Chapter 1: An introduction to grief

How grief may affect you

The grief expert says
Chris speaks about how there is no blueprint for grief or how we respond to loss.(3:22)Video transcript

When he died, my heart broke into a million little pieces. It’s back together now but the scars will always be there.

Grief affects our emotions, our thinking, and our behaviour. It can also affect how our bodies feel. Click on each of the tabs below to see some of the ways grief may affect you.

At times, your grief may be felt as a physical sensation, such as a stomach ache, a headache, or shortness of breath.

You may have:


  • Conflicting feelings, such as sadness and relief.
  • Intense feelings that might surprise or shock you.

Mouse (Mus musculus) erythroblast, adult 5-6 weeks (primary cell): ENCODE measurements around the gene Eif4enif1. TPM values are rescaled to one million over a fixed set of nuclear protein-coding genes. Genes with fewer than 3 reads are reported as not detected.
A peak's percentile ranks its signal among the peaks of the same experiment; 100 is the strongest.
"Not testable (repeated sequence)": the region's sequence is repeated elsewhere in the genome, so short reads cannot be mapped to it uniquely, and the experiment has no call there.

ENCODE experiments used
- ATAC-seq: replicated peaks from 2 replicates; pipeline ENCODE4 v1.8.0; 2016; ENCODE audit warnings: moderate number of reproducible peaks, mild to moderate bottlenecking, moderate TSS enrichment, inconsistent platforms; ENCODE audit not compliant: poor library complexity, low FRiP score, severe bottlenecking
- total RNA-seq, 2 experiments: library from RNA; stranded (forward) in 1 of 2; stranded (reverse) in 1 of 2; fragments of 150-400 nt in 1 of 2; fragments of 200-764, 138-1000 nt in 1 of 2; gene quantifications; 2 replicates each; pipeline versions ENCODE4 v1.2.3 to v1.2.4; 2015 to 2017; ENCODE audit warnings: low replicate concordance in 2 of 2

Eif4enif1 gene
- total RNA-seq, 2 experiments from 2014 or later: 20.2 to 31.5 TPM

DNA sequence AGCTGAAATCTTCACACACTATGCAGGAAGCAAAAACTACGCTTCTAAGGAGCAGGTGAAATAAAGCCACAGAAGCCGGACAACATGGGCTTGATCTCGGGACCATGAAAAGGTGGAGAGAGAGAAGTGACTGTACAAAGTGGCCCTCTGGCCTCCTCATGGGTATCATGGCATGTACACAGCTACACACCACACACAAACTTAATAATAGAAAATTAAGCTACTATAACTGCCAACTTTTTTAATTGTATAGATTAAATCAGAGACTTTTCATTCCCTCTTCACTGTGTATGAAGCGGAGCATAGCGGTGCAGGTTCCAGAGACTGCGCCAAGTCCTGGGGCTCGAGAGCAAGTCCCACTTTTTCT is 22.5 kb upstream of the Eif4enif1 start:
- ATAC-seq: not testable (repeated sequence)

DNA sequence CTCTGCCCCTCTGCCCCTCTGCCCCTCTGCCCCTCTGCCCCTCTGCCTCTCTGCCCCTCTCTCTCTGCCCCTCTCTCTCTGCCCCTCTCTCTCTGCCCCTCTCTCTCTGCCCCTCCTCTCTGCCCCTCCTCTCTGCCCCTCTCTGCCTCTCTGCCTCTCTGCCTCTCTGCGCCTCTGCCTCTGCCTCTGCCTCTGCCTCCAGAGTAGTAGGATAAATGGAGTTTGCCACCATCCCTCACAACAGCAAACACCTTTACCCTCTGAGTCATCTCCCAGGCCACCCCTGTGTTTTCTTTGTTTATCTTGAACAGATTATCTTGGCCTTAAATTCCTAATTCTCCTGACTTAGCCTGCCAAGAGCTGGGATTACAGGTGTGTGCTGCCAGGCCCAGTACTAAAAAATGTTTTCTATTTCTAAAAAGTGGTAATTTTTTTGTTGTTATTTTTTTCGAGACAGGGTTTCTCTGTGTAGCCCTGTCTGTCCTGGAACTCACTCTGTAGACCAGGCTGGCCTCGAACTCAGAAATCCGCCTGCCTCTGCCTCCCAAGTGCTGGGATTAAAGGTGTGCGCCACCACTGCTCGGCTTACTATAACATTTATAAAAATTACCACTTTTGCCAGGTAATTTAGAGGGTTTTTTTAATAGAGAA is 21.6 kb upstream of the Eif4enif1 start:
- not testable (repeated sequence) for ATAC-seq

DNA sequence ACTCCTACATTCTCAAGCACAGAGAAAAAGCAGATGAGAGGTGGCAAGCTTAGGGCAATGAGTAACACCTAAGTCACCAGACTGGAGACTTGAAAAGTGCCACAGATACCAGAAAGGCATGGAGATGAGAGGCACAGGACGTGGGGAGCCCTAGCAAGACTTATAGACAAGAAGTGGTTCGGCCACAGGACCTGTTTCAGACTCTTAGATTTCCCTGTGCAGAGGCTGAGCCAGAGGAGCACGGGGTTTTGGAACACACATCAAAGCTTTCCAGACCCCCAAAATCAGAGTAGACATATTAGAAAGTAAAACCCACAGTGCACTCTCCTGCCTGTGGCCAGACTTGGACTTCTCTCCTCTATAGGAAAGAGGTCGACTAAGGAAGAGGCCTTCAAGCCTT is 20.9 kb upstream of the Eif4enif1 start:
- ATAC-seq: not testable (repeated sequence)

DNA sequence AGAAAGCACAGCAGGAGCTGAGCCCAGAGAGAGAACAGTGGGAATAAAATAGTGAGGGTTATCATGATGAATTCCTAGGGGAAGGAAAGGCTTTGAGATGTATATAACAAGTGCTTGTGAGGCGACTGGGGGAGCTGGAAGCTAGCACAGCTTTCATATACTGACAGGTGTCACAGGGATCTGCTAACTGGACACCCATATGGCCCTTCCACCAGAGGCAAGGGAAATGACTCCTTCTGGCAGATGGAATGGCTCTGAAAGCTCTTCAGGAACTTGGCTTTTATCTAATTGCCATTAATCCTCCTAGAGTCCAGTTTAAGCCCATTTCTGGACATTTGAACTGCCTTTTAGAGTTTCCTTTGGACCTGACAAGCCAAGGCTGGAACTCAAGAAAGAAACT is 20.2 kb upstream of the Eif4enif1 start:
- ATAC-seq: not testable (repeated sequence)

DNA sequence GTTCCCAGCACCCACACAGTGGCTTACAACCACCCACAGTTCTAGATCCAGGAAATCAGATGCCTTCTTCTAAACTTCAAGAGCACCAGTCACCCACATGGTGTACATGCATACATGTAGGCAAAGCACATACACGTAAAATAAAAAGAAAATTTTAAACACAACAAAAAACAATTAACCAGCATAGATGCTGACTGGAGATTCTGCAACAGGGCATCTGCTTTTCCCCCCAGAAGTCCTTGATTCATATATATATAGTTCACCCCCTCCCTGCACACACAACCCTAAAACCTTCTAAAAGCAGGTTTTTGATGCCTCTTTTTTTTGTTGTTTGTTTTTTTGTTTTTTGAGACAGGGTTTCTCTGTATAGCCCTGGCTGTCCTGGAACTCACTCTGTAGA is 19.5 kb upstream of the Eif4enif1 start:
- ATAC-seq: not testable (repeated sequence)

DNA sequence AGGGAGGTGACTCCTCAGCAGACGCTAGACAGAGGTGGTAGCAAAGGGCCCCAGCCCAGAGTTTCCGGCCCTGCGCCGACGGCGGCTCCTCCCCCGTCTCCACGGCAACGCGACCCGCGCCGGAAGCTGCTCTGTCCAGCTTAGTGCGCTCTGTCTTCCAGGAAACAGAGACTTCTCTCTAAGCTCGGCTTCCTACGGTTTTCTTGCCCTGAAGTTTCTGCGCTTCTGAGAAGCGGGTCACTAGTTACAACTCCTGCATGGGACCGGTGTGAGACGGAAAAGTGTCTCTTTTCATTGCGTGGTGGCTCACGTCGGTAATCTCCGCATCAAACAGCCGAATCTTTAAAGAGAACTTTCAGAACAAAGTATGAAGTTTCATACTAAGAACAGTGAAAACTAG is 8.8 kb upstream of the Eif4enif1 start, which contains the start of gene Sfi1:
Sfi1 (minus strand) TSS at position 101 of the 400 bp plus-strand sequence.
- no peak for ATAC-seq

• Unpredictable feelings – Feeling you’re doing “okay” and then suddenly feeling knocked over by a wave of emotion.
  • Feelings of isolation – Even if you have people who care about you close by, you might still feel lonely.

Grief can interfere with thinking, making you more forgetful or affecting your ability to concentrate.

You may notice changes in your behaviour, such as not doing things you used to enjoy or avoiding friends.

Your beliefs may change, such as your faith or your trust in the future.

Grief changes us and it changes over time. After a while it may take up less energy. This does not mean forgetting about the loss but rather, integrating the loss into your lives.